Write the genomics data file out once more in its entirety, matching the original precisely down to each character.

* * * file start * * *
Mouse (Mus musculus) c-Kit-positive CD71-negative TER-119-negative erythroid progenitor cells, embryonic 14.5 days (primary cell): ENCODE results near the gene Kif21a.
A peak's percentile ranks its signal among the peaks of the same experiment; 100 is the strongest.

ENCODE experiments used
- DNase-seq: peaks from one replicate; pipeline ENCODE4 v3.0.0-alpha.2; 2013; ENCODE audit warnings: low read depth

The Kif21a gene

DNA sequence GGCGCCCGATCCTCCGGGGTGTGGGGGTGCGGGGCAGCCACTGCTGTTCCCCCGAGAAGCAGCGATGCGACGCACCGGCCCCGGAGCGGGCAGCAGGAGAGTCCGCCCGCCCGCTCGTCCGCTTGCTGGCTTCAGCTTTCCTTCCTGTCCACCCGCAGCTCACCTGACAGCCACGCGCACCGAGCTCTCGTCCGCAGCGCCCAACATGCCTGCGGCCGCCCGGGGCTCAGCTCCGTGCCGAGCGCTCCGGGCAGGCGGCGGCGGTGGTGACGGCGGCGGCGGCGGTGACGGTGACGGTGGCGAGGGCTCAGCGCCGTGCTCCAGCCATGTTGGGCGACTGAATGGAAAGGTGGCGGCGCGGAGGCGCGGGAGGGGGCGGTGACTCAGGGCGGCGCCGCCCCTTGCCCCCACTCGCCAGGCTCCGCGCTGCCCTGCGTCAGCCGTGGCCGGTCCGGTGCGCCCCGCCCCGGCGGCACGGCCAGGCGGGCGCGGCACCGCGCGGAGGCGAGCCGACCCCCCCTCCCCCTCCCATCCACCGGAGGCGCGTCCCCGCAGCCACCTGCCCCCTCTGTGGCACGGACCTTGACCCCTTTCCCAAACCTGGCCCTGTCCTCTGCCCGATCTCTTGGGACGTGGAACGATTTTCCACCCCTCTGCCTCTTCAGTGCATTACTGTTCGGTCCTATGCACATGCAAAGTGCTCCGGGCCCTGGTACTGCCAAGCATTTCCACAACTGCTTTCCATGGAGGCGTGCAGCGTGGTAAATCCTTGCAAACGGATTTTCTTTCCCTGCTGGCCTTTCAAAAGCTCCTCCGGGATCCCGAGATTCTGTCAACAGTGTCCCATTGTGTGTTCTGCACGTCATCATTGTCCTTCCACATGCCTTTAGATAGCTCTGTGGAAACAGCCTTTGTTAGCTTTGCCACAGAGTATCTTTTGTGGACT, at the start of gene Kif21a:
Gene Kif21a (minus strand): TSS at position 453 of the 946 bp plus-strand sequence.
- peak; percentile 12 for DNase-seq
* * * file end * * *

Mouse (Mus musculus) c-Kit-positive CD71-negative TER-119-negative erythroid progenitor cells, embryonic 14.5 days (primary cell): ENCODE results near the gene Kif21a.
A peak's percentile ranks its signal among the peaks of the same experiment; 100 is the strongest.

ENCODE experiments used
- DNase-seq: peaks from one replicate; pipeline ENCODE4 v3.0.0-alpha.2; 2013; ENCODE audit warnings: low read depth

The Kif21a gene

DNA sequence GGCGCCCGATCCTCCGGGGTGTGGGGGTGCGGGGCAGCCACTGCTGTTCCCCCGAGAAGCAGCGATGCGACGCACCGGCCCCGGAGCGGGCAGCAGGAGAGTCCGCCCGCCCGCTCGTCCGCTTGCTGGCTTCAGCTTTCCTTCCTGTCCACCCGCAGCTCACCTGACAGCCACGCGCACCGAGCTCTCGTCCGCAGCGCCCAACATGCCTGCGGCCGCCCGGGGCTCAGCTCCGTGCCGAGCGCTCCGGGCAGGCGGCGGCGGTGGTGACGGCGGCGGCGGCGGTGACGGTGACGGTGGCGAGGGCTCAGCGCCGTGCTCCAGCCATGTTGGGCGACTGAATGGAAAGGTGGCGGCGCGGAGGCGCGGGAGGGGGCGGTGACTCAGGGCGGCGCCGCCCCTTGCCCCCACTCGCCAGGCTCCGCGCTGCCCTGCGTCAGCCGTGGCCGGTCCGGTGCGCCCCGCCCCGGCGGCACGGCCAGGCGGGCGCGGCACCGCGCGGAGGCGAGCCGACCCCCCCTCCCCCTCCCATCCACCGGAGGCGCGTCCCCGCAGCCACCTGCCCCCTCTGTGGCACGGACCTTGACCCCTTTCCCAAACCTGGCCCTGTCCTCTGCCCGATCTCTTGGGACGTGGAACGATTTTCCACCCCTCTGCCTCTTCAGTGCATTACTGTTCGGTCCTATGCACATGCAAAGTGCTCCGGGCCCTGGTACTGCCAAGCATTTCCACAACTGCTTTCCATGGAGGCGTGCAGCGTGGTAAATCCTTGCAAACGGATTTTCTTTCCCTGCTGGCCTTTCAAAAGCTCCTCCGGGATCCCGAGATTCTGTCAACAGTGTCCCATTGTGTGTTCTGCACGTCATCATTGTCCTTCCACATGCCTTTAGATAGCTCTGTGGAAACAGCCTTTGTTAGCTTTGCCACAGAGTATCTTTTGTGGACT, at the start of gene Kif21a:
Gene Kif21a (minus strand): TSS at position 453 of the 946 bp plus-strand sequence.
- peak; percentile 12 for DNase-seq